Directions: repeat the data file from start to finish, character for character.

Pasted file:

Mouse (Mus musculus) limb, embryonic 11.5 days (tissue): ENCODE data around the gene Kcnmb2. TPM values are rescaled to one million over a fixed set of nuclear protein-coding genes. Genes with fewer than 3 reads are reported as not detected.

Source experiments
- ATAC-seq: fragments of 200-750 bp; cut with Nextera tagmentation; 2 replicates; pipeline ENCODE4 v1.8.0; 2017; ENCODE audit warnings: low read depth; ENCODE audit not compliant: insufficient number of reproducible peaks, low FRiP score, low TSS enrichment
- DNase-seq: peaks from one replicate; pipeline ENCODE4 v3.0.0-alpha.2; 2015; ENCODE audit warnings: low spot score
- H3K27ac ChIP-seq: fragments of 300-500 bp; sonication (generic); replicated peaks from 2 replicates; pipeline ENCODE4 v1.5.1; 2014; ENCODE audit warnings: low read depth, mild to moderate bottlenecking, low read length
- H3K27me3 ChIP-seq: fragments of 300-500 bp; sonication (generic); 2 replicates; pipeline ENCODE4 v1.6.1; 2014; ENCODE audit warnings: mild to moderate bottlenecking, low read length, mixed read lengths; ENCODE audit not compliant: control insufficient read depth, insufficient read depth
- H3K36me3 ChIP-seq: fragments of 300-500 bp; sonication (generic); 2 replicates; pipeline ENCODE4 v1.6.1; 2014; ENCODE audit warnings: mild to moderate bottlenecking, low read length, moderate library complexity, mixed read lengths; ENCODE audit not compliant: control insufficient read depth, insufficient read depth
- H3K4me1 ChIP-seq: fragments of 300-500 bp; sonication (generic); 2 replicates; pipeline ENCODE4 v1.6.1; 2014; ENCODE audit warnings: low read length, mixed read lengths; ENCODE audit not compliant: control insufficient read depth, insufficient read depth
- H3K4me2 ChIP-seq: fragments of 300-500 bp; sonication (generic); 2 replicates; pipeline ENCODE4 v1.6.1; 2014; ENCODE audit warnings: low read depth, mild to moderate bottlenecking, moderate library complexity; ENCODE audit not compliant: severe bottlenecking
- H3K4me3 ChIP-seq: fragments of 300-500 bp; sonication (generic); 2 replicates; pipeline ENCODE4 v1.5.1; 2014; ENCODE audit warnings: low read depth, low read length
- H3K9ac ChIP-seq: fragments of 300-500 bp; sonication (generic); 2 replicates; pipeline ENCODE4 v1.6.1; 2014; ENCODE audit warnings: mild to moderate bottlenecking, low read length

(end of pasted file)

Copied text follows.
Mouse (Mus musculus) limb, embryonic 11.5 days (tissue): ENCODE data around the gene Kcnmb2. TPM values are rescaled to one million over a fixed set of nuclear protein-coding genes. Genes with fewer than 3 reads are reported as not detected.

Source experiments
- ATAC-seq: fragments of 200-750 bp; cut with Nextera tagmentation; 2 replicates; pipeline ENCODE4 v1.8.0; 2017; ENCODE audit warnings: low read depth; ENCODE audit not compliant: insufficient number of reproducible peaks, low FRiP score, low TSS enrichment
- DNase-seq: peaks from one replicate; pipeline ENCODE4 v3.0.0-alpha.2; 2015; ENCODE audit warnings: low spot score
- H3K27ac ChIP-seq: fragments of 300-500 bp; sonication (generic); replicated peaks from 2 replicates; pipeline ENCODE4 v1.5.1; 2014; ENCODE audit warnings: low read depth, mild to moderate bottlenecking, low read length
- H3K27me3 ChIP-seq: fragments of 300-500 bp; sonication (generic); 2 replicates; pipeline ENCODE4 v1.6.1; 2014; ENCODE audit warnings: mild to moderate bottlenecking, low read length, mixed read lengths; ENCODE audit not compliant: control insufficient read depth, insufficient read depth
- H3K36me3 ChIP-seq: fragments of 300-500 bp; sonication (generic); 2 replicates; pipeline ENCODE4 v1.6.1; 2014; ENCODE audit warnings: mild to moderate bottlenecking, low read length, moderate library complexity, mixed read lengths; ENCODE audit not compliant: control insufficient read depth, insufficient read depth
- H3K4me1 ChIP-seq: fragments of 300-500 bp; sonication (generic); 2 replicates; pipeline ENCODE4 v1.6.1; 2014; ENCODE audit warnings: low read length, mixed read lengths; ENCODE audit not compliant: control insufficient read depth, insufficient read depth
- H3K4me2 ChIP-seq: fragments of 300-500 bp; sonication (generic); 2 replicates; pipeline ENCODE4 v1.6.1; 2014; ENCODE audit warnings: low read depth, mild to moderate bottlenecking, moderate library complexity; ENCODE audit not compliant: severe bottlenecking
- H3K4me3 ChIP-seq: fragments of 300-500 bp; sonication (generic); 2 replicates; pipeline ENCODE4 v1.5.1; 2014; ENCODE audit warnings: low read depth, low read length
- H3K9ac ChIP-seq: fragments of 300-500 bp; sonication (generic); 2 replicates; pipeline ENCODE4 v1.6.1; 2014; ENCODE audit warnings: mild to moderate bottlenecking, low read length